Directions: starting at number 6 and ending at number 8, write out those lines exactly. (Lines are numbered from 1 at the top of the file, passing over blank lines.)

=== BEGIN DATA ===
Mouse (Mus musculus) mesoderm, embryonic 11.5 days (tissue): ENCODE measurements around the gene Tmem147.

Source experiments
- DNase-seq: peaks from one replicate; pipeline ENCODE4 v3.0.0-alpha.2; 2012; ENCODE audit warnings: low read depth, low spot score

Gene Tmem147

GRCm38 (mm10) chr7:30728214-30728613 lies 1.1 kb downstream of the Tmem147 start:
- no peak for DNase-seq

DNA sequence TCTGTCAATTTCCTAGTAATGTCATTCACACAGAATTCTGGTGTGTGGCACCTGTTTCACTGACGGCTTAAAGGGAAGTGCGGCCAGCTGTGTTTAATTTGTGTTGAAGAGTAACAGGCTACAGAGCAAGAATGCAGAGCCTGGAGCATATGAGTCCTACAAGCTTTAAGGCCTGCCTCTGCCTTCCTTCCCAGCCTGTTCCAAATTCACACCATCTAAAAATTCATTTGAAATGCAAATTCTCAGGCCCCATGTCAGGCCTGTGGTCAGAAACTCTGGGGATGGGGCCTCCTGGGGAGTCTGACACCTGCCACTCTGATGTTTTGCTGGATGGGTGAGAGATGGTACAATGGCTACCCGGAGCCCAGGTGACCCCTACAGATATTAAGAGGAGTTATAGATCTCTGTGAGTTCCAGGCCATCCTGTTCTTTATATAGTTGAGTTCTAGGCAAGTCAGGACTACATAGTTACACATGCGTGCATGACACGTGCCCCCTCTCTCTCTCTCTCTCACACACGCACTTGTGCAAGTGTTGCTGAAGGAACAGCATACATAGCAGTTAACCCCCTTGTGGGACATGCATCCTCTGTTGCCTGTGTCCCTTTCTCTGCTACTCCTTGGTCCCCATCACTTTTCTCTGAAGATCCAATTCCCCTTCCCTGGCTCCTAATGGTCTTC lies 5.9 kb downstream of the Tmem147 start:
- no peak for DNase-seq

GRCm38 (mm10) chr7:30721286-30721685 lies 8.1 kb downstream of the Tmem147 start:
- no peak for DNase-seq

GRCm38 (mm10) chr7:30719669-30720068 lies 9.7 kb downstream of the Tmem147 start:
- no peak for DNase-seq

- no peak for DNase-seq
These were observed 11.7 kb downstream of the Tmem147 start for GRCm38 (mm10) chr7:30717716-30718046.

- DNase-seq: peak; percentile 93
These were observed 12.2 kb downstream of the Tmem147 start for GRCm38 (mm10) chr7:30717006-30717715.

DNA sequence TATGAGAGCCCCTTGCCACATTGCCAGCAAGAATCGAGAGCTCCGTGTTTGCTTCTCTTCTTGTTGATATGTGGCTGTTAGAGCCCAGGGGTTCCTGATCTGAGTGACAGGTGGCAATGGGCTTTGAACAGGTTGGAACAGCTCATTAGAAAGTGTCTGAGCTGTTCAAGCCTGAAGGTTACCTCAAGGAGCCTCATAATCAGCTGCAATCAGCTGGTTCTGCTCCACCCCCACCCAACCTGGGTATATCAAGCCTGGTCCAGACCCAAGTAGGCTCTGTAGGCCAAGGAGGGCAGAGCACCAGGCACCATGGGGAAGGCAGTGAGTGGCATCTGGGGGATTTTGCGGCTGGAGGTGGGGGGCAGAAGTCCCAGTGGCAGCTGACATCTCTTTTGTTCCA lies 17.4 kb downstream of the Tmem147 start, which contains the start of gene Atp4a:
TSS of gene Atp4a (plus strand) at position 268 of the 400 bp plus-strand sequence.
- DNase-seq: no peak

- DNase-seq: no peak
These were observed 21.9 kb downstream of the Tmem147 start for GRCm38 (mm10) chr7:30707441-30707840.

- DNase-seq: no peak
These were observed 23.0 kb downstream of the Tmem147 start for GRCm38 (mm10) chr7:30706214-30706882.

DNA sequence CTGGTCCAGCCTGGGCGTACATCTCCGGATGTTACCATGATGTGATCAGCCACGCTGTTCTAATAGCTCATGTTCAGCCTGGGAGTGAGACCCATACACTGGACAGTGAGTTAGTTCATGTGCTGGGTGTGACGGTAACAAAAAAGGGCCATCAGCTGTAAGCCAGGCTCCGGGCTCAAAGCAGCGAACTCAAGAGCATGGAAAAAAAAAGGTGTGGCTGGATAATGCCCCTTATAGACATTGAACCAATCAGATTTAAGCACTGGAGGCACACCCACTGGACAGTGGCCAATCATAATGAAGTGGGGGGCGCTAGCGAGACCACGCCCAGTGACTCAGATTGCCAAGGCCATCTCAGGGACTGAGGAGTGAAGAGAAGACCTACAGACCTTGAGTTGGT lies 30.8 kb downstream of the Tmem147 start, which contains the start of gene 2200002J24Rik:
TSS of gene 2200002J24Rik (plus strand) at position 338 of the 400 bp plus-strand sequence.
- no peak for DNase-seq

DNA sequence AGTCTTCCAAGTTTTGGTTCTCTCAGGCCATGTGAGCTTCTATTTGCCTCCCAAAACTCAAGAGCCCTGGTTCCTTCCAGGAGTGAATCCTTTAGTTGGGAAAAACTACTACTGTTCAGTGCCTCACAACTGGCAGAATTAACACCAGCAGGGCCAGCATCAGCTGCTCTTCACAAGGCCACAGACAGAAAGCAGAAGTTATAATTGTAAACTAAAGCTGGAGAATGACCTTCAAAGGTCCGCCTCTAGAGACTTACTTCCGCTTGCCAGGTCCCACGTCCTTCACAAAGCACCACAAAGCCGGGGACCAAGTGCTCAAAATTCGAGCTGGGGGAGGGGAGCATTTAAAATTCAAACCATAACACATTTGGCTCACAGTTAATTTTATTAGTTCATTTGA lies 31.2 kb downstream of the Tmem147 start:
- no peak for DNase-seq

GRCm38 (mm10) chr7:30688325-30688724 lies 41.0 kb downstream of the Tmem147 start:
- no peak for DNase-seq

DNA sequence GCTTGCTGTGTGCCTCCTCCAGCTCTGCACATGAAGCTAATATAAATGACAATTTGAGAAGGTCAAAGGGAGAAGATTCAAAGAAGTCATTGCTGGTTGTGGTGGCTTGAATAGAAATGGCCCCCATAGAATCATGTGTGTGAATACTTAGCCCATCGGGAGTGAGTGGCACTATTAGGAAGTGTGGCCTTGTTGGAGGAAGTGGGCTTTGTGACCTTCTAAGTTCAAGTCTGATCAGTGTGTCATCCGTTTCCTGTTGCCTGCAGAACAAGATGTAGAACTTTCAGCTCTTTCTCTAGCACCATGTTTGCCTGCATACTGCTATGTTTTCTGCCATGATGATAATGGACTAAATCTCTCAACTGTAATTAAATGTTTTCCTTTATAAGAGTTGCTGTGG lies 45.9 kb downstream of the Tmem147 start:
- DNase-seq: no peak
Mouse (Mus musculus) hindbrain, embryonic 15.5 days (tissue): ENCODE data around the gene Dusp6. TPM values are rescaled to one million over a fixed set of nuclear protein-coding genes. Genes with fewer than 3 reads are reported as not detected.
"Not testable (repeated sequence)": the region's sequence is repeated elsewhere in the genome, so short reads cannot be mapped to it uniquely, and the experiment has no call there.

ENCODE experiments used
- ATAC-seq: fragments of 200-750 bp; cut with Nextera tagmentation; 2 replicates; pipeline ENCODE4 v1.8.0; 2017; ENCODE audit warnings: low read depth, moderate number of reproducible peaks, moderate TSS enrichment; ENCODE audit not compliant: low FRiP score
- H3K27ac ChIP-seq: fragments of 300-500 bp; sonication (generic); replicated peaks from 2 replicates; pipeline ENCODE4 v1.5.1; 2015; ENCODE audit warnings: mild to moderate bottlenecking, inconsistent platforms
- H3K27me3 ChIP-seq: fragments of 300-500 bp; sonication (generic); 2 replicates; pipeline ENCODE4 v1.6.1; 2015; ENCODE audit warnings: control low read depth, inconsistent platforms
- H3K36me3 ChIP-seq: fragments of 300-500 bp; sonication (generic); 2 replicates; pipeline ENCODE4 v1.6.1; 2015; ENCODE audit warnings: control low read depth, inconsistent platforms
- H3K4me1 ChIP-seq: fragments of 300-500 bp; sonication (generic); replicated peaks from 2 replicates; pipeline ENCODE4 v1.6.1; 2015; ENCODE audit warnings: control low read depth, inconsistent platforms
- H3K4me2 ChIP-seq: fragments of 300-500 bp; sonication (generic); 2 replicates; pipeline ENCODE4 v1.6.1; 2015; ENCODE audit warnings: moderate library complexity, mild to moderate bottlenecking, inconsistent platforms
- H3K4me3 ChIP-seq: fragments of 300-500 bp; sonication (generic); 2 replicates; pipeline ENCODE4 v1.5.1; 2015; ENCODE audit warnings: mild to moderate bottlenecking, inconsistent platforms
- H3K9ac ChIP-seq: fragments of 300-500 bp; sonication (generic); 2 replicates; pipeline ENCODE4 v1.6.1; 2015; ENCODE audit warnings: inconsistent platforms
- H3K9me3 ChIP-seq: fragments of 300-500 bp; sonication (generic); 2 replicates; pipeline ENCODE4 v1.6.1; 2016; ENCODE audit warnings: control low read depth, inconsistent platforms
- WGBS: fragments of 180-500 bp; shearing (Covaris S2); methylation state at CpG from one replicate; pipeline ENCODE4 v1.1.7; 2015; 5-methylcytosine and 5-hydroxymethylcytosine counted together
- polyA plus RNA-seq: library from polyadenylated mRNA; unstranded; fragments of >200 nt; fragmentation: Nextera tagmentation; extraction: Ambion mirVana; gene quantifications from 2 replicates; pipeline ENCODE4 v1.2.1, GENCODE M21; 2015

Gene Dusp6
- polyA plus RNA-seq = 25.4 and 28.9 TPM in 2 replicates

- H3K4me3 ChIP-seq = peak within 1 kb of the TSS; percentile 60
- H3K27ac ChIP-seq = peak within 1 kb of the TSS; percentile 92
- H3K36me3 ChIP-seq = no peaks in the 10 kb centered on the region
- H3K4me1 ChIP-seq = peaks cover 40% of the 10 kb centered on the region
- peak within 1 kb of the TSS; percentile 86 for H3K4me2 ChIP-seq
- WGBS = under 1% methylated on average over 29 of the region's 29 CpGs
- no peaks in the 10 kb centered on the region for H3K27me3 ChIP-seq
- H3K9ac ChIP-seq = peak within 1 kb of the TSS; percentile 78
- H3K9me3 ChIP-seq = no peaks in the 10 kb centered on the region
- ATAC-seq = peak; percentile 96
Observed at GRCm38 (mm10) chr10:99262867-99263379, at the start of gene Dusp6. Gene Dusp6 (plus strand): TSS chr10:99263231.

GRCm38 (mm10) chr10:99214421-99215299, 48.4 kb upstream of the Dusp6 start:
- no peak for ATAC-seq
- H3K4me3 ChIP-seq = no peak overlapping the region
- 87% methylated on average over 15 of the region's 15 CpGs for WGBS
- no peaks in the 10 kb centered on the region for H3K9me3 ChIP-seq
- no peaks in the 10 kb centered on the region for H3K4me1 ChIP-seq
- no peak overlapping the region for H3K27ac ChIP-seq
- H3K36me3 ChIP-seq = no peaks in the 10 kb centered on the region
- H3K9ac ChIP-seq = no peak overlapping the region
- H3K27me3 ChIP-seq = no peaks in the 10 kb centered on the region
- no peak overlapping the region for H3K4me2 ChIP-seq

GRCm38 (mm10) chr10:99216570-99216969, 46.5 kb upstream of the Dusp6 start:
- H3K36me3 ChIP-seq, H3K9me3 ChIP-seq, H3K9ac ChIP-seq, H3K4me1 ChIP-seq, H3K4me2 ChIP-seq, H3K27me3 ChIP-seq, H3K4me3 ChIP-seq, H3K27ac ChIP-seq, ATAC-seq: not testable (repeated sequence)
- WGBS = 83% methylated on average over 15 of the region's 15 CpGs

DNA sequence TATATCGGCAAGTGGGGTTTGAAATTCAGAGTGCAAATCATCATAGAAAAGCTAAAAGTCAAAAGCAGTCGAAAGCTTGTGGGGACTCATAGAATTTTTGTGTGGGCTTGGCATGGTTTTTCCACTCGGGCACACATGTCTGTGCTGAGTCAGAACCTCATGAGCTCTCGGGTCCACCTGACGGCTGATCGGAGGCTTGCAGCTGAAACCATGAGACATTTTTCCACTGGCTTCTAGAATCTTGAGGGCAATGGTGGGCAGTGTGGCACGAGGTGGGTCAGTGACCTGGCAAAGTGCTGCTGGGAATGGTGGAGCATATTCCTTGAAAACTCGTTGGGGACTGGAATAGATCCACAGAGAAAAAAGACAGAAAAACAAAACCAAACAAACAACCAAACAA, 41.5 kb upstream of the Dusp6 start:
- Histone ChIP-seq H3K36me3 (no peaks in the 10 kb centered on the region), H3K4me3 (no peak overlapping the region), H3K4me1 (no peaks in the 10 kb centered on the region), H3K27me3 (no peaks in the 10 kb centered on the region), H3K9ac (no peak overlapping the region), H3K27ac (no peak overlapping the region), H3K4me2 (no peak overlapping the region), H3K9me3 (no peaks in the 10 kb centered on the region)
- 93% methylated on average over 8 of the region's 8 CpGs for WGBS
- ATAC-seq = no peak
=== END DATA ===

- no peak for DNase-seq

DNA sequence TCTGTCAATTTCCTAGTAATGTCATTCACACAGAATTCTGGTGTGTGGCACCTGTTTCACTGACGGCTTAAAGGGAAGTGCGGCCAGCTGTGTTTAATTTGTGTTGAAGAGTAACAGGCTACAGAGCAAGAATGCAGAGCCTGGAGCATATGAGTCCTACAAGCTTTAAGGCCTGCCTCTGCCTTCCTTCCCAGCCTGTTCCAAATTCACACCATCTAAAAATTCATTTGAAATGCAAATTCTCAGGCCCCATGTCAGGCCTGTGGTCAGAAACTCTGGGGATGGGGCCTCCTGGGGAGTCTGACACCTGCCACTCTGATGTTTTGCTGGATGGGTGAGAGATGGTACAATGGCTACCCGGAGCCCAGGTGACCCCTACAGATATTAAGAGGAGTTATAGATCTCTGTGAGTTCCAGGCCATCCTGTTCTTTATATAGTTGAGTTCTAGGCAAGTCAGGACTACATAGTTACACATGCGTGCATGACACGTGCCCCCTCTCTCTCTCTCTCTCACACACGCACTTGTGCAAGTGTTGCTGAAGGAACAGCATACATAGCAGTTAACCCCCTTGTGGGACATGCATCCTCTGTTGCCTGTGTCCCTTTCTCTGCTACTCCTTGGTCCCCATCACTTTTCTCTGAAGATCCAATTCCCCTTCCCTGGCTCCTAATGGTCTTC lies 5.9 kb downstream of the Tmem147 start:
- no peak for DNase-seq